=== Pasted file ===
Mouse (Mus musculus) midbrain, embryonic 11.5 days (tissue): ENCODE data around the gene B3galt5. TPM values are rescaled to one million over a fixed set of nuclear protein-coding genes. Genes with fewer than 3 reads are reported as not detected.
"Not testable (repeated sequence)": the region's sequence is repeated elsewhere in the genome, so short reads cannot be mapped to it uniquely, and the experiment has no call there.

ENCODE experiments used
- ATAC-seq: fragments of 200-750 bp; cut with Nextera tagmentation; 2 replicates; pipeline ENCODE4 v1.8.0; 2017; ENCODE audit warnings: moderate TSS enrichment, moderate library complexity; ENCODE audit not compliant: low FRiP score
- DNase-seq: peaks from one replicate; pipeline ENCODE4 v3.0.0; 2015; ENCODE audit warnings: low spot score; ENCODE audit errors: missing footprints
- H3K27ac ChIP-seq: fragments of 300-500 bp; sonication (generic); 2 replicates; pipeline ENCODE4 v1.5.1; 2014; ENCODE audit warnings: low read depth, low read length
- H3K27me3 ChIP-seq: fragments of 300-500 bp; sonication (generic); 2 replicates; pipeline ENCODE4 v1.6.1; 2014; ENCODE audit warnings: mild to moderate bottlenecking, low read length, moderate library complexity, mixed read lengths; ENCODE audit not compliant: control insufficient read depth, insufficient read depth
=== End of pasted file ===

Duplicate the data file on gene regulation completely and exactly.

Mouse (Mus musculus) midbrain, embryonic 11.5 days (tissue): ENCODE data around the gene B3galt5. TPM values are rescaled to one million over a fixed set of nuclear protein-coding genes. Genes with fewer than 3 reads are reported as not detected.
"Not testable (repeated sequence)": the region's sequence is repeated elsewhere in the genome, so short reads cannot be mapped to it uniquely, and the experiment has no call there.

ENCODE experiments used
- ATAC-seq: fragments of 200-750 bp; cut with Nextera tagmentation; 2 replicates; pipeline ENCODE4 v1.8.0; 2017; ENCODE audit warnings: moderate TSS enrichment, moderate library complexity; ENCODE audit not compliant: low FRiP score
- DNase-seq: peaks from one replicate; pipeline ENCODE4 v3.0.0; 2015; ENCODE audit warnings: low spot score; ENCODE audit errors: missing footprints
- H3K27ac ChIP-seq: fragments of 300-500 bp; sonication (generic); 2 replicates; pipeline ENCODE4 v1.5.1; 2014; ENCODE audit warnings: low read depth, low read length
- H3K27me3 ChIP-seq: fragments of 300-500 bp; sonication (generic); 2 replicates; pipeline ENCODE4 v1.6.1; 2014; ENCODE audit warnings: mild to moderate bottlenecking, low read length, moderate library complexity, mixed read lengths; ENCODE audit not compliant: control insufficient read depth, insufficient read depth